[ ey-foh-nee-uh ]
/ eɪˈfoʊ ni ə /

noun Pathology.

loss of voice, especially due to an organic or functional disturbance of the vocal organs.


Origin of aphonia

1770–80; < New Latin < Greek: speechlessness. See a-6, phon-, -ia
Dictionary.com Unabridged Based on the Random House Unabridged Dictionary, © Random House, Inc. 2019

Examples from the Web for aphonia

British Dictionary definitions for aphonia


aphony (ˈæfənɪ)

/ (əˈfəʊnɪə) /


loss of the voice caused by damage to the vocal tract

Word Origin for aphonia

C18: via New Latin from Greek, from a- 1 + phōnē sound, voice
Collins English Dictionary - Complete & Unabridged 2012 Digital Edition © William Collins Sons & Co. Ltd. 1979, 1986 © HarperCollins Publishers 1998, 2000, 2003, 2005, 2006, 2007, 2009, 2012

Word Origin and History for aphonia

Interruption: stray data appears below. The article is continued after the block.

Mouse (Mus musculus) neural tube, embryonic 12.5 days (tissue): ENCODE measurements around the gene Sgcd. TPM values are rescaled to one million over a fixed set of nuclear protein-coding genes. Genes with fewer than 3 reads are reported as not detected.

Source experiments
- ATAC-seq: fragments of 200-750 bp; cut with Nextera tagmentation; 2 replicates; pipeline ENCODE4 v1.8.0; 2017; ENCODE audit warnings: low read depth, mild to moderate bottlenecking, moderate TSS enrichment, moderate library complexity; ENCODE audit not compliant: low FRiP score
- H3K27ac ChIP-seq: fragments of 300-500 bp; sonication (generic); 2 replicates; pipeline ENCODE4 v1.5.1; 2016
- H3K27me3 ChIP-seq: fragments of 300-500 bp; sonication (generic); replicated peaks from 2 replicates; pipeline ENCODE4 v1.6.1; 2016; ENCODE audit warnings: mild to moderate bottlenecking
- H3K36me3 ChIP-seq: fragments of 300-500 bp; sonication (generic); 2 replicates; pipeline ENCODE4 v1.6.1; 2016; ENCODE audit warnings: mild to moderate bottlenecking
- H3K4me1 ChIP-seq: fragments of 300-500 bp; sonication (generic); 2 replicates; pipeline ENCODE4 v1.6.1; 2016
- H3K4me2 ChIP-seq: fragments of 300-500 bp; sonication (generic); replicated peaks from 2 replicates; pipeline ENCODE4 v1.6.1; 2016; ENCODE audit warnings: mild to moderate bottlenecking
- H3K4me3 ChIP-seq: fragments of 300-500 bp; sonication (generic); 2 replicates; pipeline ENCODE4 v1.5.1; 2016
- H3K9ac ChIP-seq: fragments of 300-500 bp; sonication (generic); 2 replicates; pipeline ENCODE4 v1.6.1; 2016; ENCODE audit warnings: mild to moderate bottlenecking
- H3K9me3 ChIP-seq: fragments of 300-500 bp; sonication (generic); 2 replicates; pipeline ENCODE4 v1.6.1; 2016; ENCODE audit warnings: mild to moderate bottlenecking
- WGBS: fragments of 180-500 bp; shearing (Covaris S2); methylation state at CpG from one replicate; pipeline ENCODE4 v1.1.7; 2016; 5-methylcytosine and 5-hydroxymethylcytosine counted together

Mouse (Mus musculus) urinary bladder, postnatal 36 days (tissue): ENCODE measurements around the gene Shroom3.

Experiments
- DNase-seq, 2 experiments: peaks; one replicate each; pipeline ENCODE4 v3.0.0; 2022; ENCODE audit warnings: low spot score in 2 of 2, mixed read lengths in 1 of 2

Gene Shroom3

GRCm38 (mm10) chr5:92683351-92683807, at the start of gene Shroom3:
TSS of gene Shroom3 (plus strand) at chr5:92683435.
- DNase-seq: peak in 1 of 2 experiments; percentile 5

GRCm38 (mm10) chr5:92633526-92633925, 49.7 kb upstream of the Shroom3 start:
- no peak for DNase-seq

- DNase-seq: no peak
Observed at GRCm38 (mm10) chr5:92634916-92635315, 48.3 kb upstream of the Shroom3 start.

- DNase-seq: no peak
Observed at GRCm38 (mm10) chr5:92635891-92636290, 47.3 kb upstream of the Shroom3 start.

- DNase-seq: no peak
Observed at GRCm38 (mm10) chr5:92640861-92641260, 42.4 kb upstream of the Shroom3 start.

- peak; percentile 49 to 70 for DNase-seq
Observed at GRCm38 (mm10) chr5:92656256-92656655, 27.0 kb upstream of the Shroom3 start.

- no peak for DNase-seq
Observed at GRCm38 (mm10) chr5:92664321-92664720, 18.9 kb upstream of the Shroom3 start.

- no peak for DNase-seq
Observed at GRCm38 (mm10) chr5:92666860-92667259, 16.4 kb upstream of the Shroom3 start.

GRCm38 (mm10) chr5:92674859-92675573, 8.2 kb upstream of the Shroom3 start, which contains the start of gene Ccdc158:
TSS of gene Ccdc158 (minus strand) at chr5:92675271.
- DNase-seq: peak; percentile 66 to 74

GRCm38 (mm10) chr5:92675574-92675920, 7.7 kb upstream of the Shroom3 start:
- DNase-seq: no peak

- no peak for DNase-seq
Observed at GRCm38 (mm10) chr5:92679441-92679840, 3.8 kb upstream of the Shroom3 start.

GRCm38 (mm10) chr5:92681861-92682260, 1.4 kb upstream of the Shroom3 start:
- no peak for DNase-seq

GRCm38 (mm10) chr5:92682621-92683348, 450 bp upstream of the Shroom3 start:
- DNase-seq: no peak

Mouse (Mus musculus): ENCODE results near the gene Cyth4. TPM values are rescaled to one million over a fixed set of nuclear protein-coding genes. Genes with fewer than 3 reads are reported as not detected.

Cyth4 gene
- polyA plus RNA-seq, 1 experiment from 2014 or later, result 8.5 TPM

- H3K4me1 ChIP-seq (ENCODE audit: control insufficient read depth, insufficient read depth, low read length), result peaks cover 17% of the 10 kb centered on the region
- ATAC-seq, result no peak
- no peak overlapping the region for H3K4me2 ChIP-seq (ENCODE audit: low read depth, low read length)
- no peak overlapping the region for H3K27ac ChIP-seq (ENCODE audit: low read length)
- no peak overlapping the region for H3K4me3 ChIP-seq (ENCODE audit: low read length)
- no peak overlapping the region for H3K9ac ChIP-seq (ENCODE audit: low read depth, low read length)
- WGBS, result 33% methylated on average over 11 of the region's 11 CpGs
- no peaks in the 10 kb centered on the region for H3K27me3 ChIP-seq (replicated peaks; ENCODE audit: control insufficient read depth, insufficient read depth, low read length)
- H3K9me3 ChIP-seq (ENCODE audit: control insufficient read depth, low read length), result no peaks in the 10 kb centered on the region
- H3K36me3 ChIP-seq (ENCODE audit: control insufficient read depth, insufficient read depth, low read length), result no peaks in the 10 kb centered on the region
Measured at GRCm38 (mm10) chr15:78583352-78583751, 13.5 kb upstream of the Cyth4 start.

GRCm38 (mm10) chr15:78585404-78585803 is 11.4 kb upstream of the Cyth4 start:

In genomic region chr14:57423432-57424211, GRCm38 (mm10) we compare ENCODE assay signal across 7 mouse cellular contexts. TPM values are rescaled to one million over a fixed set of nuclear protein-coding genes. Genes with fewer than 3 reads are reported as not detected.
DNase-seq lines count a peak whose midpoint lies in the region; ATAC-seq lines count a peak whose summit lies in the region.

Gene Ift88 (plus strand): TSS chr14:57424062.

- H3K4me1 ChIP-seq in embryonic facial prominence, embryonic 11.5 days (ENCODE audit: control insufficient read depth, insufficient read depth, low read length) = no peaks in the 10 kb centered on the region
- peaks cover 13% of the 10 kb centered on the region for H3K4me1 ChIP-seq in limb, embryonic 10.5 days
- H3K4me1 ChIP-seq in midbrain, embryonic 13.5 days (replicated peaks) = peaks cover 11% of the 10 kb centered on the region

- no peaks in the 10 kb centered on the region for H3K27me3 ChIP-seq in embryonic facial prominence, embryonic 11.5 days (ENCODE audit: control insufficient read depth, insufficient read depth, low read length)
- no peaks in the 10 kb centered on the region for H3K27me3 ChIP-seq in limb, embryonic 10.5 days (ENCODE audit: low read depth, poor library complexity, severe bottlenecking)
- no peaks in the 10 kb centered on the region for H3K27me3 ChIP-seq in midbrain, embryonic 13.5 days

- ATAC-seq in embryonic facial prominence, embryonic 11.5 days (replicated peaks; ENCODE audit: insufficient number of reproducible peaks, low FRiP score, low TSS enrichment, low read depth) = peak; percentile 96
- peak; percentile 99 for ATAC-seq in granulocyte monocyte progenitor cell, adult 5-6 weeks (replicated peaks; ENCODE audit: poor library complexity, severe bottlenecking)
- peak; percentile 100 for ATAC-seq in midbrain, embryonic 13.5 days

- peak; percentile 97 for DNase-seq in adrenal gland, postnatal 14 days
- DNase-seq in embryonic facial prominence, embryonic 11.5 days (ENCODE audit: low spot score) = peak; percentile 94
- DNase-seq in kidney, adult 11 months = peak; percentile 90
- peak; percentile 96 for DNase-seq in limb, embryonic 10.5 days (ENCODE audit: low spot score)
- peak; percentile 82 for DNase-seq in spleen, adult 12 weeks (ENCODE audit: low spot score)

"want of voice, loss of voice, having no sound," 1719, from Modern Latin aphonia, from Greek aphonia "speechlessness," noun of quality from aphonos "voiceless," from a-, privative prefix (see a- (3)), + phone "voice" (see fame (n.)). Less-common anglicized form aphony is attested from 1827.

Online Etymology Dictionary, © 2010 Douglas Harper

Medicine definitions for aphonia


[ ā-fōnē-ə ]


Loss of the voice resulting from disease, injury to the vocal cords, or psychological causes, such as hysteria.
Related formsa•phonic (ā-fŏnĭk, ā-fōnĭk) adj.
The American Heritage® Stedman's Medical Dictionary Copyright © 2002, 2001, 1995 by Houghton Mifflin Company. Published by Houghton Mifflin Company.